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How disability discrimination often manifests in the workplace

Someone’s ability to perform their job depends on their experience and education, as well as their physical capabilities. Even those who may face health-related physical challenges can often perform demanding jobs with the right support. There are many people who have certain physical limitations who can still achieve professional success even in very challenging careers. These individuals benefit from certain protections under federal law that help them compete in the modern job market. As a result, employers are generally prohibited from considering someone’s medical conditions when deciding who to hire, fire or promote.

So long as someone can perform their job with reasonable accommodations from their employer, their medical conditions should not influence determinations about their employment. Unfortunately, some employers inappropriately consider someone’s medical condition when making crucial employment decisions. Disability discrimination can manifest in a number of ways, and one of the most common relates to the core of modern disability protection policy.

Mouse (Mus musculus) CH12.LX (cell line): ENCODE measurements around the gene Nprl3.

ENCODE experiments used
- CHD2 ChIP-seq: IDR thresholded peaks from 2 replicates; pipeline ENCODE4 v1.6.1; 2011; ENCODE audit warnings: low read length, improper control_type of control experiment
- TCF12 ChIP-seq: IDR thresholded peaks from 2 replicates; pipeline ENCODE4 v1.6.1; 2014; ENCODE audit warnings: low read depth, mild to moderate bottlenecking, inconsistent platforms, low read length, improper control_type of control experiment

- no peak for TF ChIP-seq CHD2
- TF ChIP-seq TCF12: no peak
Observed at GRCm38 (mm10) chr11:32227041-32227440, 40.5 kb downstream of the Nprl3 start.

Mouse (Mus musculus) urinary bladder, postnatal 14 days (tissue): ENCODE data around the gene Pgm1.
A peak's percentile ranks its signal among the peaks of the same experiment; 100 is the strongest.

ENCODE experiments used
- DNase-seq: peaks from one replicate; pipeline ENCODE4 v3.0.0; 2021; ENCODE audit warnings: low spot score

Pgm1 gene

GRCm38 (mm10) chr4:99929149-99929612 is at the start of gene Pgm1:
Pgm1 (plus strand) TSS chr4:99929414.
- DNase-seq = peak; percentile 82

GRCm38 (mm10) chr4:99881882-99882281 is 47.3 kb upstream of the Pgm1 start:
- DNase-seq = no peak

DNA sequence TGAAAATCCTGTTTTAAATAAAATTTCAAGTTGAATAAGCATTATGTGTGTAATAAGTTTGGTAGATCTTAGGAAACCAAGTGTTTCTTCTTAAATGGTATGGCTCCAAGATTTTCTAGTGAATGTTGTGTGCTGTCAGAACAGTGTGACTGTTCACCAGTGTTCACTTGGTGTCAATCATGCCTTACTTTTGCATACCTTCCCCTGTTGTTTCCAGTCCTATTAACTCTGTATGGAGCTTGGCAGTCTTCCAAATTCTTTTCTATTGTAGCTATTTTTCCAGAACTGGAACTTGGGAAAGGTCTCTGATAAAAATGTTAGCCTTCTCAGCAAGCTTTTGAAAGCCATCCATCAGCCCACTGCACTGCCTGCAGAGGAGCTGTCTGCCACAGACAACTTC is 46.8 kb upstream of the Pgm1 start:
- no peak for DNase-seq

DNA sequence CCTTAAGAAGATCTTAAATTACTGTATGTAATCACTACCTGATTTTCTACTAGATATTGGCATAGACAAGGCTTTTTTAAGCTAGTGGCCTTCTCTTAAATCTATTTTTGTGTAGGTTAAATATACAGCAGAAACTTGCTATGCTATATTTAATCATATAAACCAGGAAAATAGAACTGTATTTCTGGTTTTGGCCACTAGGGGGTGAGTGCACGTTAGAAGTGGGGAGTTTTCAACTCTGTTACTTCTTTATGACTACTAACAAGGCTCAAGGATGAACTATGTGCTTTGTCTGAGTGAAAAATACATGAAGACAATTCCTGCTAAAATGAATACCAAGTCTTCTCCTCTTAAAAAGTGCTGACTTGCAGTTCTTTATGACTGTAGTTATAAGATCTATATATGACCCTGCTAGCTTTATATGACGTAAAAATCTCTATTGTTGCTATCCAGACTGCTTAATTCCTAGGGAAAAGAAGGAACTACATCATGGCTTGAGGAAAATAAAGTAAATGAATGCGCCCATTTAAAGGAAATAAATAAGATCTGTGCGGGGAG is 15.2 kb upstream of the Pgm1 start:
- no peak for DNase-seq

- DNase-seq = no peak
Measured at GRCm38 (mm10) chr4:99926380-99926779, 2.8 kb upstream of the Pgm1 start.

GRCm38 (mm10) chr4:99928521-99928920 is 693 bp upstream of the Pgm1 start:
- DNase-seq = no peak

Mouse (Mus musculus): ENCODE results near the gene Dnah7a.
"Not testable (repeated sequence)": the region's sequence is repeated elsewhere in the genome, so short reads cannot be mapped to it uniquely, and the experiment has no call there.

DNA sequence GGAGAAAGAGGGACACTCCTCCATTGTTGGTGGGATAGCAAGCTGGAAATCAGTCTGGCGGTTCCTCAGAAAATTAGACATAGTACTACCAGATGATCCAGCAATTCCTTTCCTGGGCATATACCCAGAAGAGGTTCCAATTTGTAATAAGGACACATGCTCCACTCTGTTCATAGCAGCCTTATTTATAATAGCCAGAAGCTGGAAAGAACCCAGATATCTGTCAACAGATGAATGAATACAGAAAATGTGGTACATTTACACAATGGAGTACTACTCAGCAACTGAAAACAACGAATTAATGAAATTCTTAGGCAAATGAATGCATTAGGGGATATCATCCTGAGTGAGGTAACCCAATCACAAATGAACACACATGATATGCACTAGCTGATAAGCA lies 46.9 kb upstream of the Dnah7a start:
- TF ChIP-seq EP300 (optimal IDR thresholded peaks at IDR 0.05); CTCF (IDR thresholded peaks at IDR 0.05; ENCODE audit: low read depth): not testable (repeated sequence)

Companies might refuse to reasonably accommodate a worker

The Americans with Disabilities Act (ADA) was a groundbreaking piece of legislation that continues to set the standard for the treatment of those with disabling medical conditions. The law establishes clear protections for individuals with disabling medical conditions, including the right to request necessary workplace accommodations.

Provided that someone has medical documentation affirming their condition and their need for certain types of support, a company should provide them with those accommodations. Reasonable accommodations might range from allowing someone to do their work from home to making a workspace more accessible for someone in a wheelchair.

Companies generally have to provide accommodations unless they can prove that doing so would impose an undue hardship on the business. The overt refusal to accommodate a worker by providing assistive technology or other forms of support that would allow them to do a job is perhaps the most common source of disability discrimination claims in the United States.

Some companies refuse to change the job responsibilities and work environment of a current employee who develops a medical condition. Other companies might refuse to hire a worker because they would require accommodations to do a specific job. Thankfully, pursuing a disability discrimination lawsuit against a business can potentially lead to better support for workers with a disabling medical condition and improved company practices in the future.

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